Why Did The American Revolution Happen?



Table Of Contents

1.-- Intro--------------3


2.-- Boston Tea Party---4-5


3.-- French And Indian War---6-7


4.--Stamp Act----------------------------- 8-9












Have you ever wondered why the American Revolution actually happened? Well, we’re here to tell you why. First, we will talk about the Boston Tea Party. Then, we will talk about the French And Indian (A.K.A. The 7 Years War). finally , we’ll talk about the Stamp Act. It’ll be FUN!!!!!





The Boston Tea Party


The Boston Tea Party was a political protest by The Sons of Liberty in Boston on December 16, 1773. The Boston Tea Party (initially referred to by John Adams as "The Destruction of the Tea in Boston.” The colonists dressed themselves as Mohawk Indians and dumped the tea into the Boston Harbor. The tea party occurred in between the hours of 7:00 and 10:00 pm and lasted about three hours. If measured in today’s financial terms, the value of the more than 92,000 pounds of tea dumped into the Boston Harbor would be around $1 million. For fear of punishment, many participants of the Boston Tea Party remained anonymous for many years after the event. To date it is known that 116 people are documented to have participated. Not all of the participants of the Boston Tea Party are known; many carried the secret of their participation to their graves.The participants were off all ages, but the majority of the documented participants was under the age of forty. Sixteen participants were teenagers, and only nine men were above the age of forty.There were three British ships involved in the tea party. The vast majority was of English descent, but men of Irish, Scottish, French, Portuguese, and African ancestry were documented to have also participated. Many of the Boston Tea Party participants fled Boston immediately after the destruction of the tea to avoid arrest.



The most famous picture of the Boston



Tea Party.


The French And Indian War


The French And Indian War lasted from 1754-1763. It started because the Britishsettlers along the coast were upset that French troops would now be close to the western borders of their colonies.At the start of the war, the French North American colonies had a population of roughly 60,000 European settlers,compared with 2 million in the British North American colonies. Both sides wanted the Upper Ohio Valley.In reply, the French encouraged their tribal allies among the North American natives to attack the British. In retaliation,the British  harassed French shipping. They kept stopping French ships full of supplies and stealing the supplies they carried.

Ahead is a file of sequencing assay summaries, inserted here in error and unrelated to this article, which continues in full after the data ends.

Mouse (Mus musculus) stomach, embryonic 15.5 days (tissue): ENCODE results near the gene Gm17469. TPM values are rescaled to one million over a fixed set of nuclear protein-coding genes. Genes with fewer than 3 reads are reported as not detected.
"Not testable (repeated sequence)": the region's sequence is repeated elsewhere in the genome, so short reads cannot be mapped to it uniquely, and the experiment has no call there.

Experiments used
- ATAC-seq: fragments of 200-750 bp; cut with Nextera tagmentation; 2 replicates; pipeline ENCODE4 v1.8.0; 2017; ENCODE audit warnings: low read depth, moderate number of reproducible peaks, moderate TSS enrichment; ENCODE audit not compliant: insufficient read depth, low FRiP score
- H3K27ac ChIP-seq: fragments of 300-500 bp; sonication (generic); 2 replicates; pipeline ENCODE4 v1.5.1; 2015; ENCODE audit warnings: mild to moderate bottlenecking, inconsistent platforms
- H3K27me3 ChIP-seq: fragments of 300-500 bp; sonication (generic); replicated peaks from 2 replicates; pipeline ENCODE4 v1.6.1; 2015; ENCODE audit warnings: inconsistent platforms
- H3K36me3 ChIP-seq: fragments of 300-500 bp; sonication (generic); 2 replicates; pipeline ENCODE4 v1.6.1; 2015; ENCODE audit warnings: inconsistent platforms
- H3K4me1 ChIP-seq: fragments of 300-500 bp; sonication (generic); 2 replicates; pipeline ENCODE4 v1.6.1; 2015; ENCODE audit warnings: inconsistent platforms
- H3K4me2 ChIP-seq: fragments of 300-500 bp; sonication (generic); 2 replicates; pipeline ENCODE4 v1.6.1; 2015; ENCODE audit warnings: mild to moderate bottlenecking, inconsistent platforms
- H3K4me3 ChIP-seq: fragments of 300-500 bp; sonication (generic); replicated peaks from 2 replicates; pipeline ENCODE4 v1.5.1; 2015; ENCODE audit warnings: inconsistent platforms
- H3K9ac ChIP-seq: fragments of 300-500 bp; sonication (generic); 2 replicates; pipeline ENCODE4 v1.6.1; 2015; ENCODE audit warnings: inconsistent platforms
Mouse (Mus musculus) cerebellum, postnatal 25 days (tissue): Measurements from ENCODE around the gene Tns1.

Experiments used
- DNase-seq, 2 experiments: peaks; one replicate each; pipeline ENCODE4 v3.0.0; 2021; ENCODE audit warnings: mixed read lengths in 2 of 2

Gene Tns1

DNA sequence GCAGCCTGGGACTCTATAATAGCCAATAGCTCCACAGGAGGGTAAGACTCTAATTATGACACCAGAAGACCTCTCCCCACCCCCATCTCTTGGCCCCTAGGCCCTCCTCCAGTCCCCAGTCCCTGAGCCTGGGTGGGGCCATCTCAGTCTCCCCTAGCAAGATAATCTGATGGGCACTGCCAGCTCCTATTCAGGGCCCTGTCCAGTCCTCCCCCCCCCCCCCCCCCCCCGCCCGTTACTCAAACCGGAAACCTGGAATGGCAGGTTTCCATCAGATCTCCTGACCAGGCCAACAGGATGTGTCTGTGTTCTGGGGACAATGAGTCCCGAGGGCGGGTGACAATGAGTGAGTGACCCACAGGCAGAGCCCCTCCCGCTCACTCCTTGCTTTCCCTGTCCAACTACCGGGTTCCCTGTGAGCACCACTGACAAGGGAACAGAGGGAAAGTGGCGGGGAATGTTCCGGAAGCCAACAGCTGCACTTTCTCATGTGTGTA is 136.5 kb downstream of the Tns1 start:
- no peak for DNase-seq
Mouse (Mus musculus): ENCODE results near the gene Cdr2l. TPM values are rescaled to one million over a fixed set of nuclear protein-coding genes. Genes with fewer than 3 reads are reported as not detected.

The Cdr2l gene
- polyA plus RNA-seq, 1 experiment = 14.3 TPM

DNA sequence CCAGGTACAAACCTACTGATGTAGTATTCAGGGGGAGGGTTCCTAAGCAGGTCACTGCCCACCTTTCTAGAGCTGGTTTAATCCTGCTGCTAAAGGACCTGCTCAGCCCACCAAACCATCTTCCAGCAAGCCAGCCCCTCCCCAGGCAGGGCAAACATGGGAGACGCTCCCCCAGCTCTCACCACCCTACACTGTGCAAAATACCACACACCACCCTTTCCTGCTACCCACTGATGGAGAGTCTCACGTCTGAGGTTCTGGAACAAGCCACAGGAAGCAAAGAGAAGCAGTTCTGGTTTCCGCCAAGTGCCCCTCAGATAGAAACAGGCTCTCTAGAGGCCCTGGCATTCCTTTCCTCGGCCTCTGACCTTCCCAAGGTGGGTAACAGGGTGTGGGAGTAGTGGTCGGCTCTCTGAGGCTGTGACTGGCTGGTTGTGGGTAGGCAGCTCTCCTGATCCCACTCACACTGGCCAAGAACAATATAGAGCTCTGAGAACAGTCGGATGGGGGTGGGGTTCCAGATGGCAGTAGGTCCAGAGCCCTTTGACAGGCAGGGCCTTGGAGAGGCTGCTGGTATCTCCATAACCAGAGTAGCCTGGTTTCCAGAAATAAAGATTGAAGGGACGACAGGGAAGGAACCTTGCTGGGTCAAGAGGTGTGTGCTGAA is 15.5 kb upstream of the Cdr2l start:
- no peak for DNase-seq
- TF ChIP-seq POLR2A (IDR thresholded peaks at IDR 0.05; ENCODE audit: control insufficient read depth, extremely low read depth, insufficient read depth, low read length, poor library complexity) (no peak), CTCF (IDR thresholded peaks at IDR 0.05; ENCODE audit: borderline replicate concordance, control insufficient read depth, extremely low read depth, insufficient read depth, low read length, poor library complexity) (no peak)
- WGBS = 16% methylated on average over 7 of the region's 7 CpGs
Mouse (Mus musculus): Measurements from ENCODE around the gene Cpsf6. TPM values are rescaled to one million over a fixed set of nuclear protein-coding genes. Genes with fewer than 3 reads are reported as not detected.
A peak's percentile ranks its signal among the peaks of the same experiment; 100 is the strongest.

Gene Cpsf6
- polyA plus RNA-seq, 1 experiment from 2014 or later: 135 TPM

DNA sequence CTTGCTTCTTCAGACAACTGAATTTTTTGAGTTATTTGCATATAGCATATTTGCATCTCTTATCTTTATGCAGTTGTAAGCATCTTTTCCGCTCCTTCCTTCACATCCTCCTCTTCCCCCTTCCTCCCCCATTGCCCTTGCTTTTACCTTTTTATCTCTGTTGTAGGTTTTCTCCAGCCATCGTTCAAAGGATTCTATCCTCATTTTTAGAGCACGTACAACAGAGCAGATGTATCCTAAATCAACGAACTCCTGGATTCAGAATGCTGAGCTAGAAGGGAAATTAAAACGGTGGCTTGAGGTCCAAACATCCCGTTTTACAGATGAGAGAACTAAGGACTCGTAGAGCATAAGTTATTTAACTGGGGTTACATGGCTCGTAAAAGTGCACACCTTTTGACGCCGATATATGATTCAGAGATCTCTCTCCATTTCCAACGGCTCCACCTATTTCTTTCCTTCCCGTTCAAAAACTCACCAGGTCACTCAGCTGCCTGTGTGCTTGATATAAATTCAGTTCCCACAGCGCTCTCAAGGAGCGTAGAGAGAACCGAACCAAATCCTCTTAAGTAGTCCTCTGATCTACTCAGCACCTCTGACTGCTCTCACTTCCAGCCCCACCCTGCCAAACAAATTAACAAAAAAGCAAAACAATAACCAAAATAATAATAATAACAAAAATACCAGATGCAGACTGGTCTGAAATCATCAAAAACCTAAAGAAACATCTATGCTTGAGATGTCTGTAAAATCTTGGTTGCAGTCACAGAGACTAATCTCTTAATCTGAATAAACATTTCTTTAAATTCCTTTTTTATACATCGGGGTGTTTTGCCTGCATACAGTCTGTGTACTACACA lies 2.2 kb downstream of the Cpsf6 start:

A picture of the French and


Indian War.


Stamp Act  


British national debt nearly tripled to almost £329,586,789 by 1764. The British were trying to find some way to get that money. They decided to tax the colonists. They were protecting the colonists, so shouldn’t the colonists pay for Britain protection? After a while,the British generated over £100,000 in tax money. It worked by forcing people to spend money on stamps because to buy something, it was required to have an official stamp on most legal documents. The system was almost self-regulating. Debate in the colonies over the Stamp Act had actually begun in the spring of 1764. When people realized how unfair it was, people chanted, “No Taxation Without Representation” The highest tax was £10. 75% of British adult males were not represented in Parliament. The men hated it. Andrew Oliver’s effigy was hanged because of an angry mob of colonists. It was burned because he collected the hated tax.    The colonists did not have any representatives in the British legislature which sparked violent protests. The Stamp Act helped bring the colonists together, and people started to think of themselves as not thirteen colonies, but as an independent America. In addition, merchants in the colonies agreed not to import goods from Britain which made many British business men angry.   The Parliament did repeal the act in 1766,and people celebrated by putting up a statue of King George The Third. (The statue would later be taken down.)



A picture of a coloinist's painting of the


Stamp Act.







1. Political                              Relating to politics 


2. Finanicial                           Pertaining to monetary receipts


and expenditures 


3. Retaliation                          Return of like for like


4. Legal                                    Permitted by law 


5. Effigy                                    a crude representation of


someone disliked, used for purposes of ridicule           




American Revolution,1

Boston Tea Party,4,5